imposing a duty here.  A recent case involving emotional distress
claims against the State is illustrative.  In Hawks v. State,
Department of Public Safety, 908 P.2d 1013 (Alaska 1995), Hawks
alleged that the State negligently delayed identification of the
remains of her daughter.  Hawks sued for intentional and negligent
infliction of emotional distress.  Id. at 1015.  The superior court
granted summary judgment to the State.  Id.  In affirming, we noted
that even though two D.S.W. factors, foreseeability of harm and
degree of certainty the plaintiff suffered injury, weighed in favor
of imposing a duty, the remaining factors militated against holding
the State liable.  Id. at 1016.  We noted that Hawks's injury was
most closely connected to the depraved conduct of the man who
murdered Hawks's daughter, and that there was little moral blame to
attach to the investigating authorities' possible failure to
correlate every known characteristic of every known missing person
with every John Doe or Jane Doe decedent.  Id. at 1016-17.  We also
noted that the consequences of imposing liability would be
considerable and would invariably lead to the diversion of
resources from other projects and investigations.  Id. at 1017.  We
consequently affirmed dismissal of the NIED claim. [Fn. 10]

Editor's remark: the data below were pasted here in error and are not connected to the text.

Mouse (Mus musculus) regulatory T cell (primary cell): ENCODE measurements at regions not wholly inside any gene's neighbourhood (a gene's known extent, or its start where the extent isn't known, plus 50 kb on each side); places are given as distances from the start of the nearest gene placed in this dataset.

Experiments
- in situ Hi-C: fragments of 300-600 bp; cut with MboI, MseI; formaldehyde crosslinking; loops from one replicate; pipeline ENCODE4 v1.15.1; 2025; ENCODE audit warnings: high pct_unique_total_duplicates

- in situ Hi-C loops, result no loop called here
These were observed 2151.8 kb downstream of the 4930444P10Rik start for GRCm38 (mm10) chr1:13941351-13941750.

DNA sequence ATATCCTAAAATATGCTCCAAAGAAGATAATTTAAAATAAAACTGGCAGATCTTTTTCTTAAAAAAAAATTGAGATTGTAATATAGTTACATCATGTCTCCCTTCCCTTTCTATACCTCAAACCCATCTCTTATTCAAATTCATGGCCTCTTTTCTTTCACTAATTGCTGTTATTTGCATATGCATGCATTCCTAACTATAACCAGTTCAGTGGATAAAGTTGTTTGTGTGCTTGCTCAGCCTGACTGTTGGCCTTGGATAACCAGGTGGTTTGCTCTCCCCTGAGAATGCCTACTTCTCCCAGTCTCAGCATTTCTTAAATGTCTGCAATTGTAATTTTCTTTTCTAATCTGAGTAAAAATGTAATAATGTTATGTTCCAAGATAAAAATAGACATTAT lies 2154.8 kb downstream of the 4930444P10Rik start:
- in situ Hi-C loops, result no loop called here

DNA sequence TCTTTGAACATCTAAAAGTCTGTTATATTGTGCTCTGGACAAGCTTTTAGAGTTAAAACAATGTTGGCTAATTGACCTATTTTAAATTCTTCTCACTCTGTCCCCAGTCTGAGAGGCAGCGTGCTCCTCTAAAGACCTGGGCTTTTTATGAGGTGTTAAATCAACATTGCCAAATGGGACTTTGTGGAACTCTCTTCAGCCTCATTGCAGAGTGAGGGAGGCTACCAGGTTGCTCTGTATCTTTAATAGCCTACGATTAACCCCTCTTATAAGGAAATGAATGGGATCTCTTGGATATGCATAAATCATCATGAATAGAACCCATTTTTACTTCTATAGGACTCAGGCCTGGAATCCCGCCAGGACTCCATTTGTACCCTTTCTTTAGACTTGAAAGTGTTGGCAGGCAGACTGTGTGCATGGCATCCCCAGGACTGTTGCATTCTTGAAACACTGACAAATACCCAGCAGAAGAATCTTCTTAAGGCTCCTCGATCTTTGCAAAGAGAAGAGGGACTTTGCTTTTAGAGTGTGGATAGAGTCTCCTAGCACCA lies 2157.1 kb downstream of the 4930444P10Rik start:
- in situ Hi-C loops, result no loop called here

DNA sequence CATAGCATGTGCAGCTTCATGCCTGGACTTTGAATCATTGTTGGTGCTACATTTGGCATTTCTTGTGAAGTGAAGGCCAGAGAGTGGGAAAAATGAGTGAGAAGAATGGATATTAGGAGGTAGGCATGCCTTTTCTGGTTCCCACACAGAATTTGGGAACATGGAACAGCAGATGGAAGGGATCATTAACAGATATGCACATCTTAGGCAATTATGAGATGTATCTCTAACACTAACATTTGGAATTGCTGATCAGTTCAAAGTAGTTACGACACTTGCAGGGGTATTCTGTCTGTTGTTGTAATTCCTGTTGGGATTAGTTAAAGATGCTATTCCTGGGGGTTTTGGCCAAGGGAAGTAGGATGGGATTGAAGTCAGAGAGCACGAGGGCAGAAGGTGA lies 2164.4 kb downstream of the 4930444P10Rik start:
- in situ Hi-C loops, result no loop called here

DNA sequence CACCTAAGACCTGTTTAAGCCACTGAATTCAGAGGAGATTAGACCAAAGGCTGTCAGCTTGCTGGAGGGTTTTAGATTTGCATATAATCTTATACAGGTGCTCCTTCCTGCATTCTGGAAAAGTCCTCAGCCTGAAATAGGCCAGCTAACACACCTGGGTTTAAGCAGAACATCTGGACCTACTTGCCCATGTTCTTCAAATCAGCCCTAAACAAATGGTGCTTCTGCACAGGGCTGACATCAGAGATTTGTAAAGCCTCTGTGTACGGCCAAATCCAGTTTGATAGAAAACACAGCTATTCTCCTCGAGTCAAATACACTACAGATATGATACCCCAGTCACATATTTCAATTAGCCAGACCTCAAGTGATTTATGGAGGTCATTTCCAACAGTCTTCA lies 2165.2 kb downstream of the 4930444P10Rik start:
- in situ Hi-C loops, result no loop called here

These criteria militate against imposing a duty of care
on the social worker defendants.  It is not obvious that any
distress suffered by Karen was caused by the conduct of the social
workers, nor is it at all certain what injury Karen actually
suffered.  An emotional distress claim is necessarily amorphous, in
both its origins and its effects.  C.L. ran away from Karen's home
as a result of her conduct.  See supra note 1.  It was that conduct
that led to the commencement of the CINA proceeding.  When C.L. ran
from the original foster home placement and expressed a preference
for placement with K.L., he was placed in K.L.'s home.  The CINA
court issued the custody order and later declined to find an abuse
of discretion in the placement on review. Attempting to determine
the sources of Karen's distress would be difficult; attributing any
part to the social workers' conduct would be problematic.
          It also appears that no moral blame attaches to the
conduct of the social workers in following state policy regarding
foster care placement with a relative, notwithstanding Karen's
objections.  A social worker and the GAL both investigated Karen's
placement complaints and found them to be unsubstantiated.  The
State later obtained a psychological evaluation of the foster
mother, as well as the parties, and found no basis to remove C.L.
          The D.S.W. factors concerning the policy of prevention of
future harm, the extent of the burden on the defendant, and the
consequences to the community of imposing liability can easily be
considered together.  We agree with the superior court's